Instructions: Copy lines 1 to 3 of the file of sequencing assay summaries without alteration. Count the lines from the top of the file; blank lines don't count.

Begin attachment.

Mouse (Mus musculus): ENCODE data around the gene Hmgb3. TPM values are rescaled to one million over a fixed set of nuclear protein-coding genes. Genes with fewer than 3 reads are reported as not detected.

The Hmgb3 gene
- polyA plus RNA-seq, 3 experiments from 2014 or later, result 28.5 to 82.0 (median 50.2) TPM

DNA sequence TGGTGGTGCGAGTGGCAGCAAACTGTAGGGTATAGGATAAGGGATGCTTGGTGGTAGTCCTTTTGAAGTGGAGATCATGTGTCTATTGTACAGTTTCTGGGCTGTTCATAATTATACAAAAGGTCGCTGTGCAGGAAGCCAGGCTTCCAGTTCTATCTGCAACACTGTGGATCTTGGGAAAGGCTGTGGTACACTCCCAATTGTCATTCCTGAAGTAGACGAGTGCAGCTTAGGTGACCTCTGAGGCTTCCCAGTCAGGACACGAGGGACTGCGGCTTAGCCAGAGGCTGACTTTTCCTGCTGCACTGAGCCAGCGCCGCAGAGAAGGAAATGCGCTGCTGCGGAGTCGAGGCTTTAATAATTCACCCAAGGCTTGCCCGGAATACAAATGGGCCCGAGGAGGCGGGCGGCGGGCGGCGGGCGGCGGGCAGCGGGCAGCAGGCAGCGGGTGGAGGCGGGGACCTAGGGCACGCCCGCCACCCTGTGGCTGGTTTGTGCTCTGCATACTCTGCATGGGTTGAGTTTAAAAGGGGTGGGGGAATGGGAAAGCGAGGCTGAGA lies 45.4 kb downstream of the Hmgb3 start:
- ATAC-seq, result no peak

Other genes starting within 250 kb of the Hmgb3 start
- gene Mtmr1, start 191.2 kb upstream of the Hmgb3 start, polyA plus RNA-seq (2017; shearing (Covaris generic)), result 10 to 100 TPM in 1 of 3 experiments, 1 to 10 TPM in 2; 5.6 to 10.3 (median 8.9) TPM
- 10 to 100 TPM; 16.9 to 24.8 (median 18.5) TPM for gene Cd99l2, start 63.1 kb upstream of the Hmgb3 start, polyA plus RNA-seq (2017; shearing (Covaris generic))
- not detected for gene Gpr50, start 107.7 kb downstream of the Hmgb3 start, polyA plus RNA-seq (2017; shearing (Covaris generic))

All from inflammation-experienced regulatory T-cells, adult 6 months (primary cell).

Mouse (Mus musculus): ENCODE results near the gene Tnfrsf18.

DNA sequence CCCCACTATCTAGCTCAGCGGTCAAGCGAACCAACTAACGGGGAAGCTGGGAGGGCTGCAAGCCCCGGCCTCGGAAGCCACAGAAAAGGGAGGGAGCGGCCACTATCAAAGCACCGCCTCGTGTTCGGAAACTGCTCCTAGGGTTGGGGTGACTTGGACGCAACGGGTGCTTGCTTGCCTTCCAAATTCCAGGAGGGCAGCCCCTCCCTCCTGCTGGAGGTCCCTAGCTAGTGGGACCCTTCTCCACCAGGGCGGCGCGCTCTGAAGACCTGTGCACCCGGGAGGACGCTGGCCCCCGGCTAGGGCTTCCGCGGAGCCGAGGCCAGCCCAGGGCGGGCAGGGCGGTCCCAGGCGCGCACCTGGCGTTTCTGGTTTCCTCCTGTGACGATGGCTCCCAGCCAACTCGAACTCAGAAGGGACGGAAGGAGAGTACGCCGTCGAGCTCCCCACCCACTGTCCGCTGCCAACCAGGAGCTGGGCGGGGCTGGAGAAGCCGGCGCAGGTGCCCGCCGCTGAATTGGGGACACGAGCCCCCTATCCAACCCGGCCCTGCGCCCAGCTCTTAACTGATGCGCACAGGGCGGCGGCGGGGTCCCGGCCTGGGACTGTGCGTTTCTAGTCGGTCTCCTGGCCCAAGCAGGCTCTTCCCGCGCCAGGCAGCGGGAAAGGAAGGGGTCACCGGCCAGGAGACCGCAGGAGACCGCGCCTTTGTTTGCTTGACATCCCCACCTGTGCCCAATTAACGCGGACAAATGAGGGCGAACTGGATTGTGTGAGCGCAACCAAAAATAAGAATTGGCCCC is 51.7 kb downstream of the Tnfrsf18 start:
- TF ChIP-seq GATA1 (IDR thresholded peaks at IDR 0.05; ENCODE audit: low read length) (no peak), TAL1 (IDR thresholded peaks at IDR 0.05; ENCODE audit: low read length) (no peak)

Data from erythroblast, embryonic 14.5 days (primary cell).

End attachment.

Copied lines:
Mouse (Mus musculus): ENCODE data around the gene Hmgb3. TPM values are rescaled to one million over a fixed set of nuclear protein-coding genes. Genes with fewer than 3 reads are reported as not detected.

The Hmgb3 gene
- polyA plus RNA-seq, 3 experiments from 2014 or later, result 28.5 to 82.0 (median 50.2) TPM